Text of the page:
Thursday, January 18, 2018

Jesus choosing people over the Law

I tweeted/made a Facebook post a couple days ago: "Jesus consistently chose people over the Law." Most agreed and at the moment there are 71 either likes or loves of the post on Facebook with 4 shares.

1. Of course there was some push-back, perhaps from three directions. First, there are those who ideologically over-emphasize continuity between the testaments. To me there is some inability to read the biblical texts in context here. For example, someone is so used to Hebrews that they think Leviticus would have had no problem with it. As one colleague once told me: "I think if the author of Leviticus were to read Hebrews, he would say, 'Of course.'" I think this is highly unlikely and reflects some inability to hear Leviticus on its own historical terms. Leviticus itself gives us no reason to think that its system of atonement was inadequate or insufficient in any way as a system. For a thousand years Jews thought the Levitical system was in fact the system God installed for all time.

So a certain degree of contextual unreflectivity is involved when we cannot see how startling a Gospel of John or Ephesians or Hebrews would have been to many Jews when they were hot off the press. This group wishes to say, "The New Testament is simply showing us what was in reality the actual meaning of the Old Testament from the start."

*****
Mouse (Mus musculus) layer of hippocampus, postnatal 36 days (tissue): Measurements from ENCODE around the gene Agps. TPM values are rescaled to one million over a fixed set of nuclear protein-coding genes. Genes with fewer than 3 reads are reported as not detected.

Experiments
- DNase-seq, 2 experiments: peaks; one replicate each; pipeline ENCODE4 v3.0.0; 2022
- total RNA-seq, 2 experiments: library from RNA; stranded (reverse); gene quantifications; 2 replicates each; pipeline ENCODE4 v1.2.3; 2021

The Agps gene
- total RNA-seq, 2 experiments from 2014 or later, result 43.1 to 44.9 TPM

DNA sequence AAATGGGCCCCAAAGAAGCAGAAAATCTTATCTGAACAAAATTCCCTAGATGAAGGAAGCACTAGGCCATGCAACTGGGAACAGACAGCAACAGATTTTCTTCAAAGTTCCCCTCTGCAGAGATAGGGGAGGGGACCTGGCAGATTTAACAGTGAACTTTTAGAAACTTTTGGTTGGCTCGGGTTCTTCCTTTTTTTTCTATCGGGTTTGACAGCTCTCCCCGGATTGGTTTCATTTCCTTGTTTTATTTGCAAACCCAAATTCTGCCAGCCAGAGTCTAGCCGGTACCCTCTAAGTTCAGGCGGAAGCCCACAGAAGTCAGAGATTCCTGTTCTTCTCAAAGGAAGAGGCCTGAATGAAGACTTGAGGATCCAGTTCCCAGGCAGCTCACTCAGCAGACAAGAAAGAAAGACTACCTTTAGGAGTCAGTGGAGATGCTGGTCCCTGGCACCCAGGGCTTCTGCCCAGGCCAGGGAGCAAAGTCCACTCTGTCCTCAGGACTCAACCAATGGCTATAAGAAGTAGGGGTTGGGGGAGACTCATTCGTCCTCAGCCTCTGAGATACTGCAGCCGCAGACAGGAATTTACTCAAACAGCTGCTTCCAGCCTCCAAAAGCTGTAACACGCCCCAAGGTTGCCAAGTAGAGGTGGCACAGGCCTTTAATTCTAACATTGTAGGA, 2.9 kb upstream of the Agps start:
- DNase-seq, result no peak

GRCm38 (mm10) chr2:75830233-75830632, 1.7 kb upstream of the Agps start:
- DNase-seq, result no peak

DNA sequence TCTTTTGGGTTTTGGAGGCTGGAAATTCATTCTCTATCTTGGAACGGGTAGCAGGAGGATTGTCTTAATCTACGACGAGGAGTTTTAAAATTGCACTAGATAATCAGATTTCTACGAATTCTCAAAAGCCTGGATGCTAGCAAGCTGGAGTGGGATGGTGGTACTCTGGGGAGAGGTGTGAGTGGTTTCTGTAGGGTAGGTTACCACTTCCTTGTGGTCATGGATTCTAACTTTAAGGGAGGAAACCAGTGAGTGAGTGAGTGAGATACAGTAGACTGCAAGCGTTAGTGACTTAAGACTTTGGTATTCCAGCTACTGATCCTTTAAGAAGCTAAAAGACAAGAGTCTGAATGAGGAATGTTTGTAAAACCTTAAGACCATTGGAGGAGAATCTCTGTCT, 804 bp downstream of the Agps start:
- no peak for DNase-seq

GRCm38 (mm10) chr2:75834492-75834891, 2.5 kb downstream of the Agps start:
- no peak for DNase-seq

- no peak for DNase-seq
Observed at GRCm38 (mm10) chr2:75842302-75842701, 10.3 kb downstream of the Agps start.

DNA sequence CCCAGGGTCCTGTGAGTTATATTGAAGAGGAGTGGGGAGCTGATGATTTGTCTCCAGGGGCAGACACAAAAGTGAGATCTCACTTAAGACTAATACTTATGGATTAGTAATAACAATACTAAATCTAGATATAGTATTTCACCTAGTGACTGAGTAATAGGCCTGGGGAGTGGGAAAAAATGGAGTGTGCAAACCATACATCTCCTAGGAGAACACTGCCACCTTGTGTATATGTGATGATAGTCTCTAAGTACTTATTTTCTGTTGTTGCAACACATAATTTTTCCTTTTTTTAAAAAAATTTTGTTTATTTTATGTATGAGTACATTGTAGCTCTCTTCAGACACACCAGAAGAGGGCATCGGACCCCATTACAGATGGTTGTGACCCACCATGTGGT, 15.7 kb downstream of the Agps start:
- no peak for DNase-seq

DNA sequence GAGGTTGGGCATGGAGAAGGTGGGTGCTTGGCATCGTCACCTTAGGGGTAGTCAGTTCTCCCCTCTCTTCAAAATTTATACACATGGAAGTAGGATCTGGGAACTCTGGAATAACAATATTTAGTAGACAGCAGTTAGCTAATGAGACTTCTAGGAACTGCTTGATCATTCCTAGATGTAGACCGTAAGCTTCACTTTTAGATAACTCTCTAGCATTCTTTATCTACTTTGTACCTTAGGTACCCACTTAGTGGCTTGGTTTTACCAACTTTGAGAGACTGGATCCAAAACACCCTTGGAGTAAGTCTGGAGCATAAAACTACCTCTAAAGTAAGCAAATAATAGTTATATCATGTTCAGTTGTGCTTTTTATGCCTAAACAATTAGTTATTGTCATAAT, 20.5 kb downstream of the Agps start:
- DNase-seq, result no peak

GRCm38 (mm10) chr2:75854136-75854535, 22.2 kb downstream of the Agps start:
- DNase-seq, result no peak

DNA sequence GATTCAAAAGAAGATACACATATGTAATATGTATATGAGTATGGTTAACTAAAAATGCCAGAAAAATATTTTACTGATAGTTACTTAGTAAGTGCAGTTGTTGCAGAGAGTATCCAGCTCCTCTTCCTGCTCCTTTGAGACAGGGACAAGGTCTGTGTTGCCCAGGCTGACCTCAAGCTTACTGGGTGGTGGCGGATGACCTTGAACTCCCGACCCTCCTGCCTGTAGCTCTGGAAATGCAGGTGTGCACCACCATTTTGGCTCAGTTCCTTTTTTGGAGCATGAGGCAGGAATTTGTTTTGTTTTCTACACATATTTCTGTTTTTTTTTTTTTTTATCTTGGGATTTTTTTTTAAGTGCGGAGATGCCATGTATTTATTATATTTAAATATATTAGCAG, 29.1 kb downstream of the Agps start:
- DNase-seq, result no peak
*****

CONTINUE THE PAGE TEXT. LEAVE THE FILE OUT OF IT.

2. A second group are those who are sympathetic with what we might call the "Jewish roots" movement, for lack of a better word. This is a somewhat sectarian Christian movement (one that could become a cult over time), frequently involving Messianic Jews. If the first group says, "The Old Testament meant what the New Testament says," the second group says, "The New Testament means what the Old Testament says." So the discontinuities between the testaments are not fully appreciated again, but in deference to the Old Testament.

The tendency here is to miss the fact that Paul and other New Testament Christians like John did in fact disregard parts of the Jewish Law. Romans 14 and Colossians 2 imply that Gentiles need not keep the Jewish Sabbath (even though it is one of the 10 commandments). Jesus and Paul clearly did not think the food laws were binding on Gentile Christians. Paul in effect did not expect Gentile believers to keep any part of the Jewish Law that was "Jew-specific" or a "boundary" law.

By the way, I heard about another sectarian movement last week in Indiana (another cult waiting to happen). It reminds me of Marcion. It dismisses those parts of the New Testament that it thinks were not written for Gentiles. It is, in effect, a "Paul only" movement. It ignores the Gospels, for example. A contention point is the fact that Colossians 4 seems to indicate that Luke was a Gentile. Basically, it's a rubbish movement.